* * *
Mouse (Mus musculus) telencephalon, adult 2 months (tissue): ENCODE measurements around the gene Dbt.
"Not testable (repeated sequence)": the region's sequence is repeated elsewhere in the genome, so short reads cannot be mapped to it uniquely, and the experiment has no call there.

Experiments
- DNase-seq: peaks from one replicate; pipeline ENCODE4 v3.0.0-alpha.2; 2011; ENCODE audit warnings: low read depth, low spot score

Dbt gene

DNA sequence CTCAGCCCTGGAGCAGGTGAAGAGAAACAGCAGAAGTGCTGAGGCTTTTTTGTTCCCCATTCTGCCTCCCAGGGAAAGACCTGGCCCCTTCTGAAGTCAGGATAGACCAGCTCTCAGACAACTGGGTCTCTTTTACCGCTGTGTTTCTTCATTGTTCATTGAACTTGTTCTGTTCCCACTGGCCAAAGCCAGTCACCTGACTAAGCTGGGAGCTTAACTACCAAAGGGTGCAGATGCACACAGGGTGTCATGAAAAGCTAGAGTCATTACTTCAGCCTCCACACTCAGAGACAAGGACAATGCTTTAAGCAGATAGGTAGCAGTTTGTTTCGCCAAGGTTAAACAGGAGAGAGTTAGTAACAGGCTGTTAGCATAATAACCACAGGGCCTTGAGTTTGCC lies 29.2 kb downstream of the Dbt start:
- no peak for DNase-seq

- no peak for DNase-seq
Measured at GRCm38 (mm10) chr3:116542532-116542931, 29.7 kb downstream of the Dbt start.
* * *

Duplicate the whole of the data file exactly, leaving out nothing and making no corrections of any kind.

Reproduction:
Mouse (Mus musculus) telencephalon, adult 2 months (tissue): ENCODE measurements around the gene Dbt.
"Not testable (repeated sequence)": the region's sequence is repeated elsewhere in the genome, so short reads cannot be mapped to it uniquely, and the experiment has no call there.

Experiments
- DNase-seq: peaks from one replicate; pipeline ENCODE4 v3.0.0-alpha.2; 2011; ENCODE audit warnings: low read depth, low spot score

Dbt gene

DNA sequence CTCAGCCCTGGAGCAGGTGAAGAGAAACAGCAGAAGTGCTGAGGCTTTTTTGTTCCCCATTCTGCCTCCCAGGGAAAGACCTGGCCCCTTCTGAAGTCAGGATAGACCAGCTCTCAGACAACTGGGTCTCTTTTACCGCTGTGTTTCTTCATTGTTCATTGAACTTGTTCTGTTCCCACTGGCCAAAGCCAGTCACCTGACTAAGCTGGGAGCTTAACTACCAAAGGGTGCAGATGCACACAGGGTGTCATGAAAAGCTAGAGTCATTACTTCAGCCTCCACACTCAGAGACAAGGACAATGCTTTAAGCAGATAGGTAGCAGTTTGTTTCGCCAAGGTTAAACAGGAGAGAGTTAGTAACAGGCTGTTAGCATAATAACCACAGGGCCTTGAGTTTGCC lies 29.2 kb downstream of the Dbt start:
- no peak for DNase-seq

- no peak for DNase-seq
Measured at GRCm38 (mm10) chr3:116542532-116542931, 29.7 kb downstream of the Dbt start.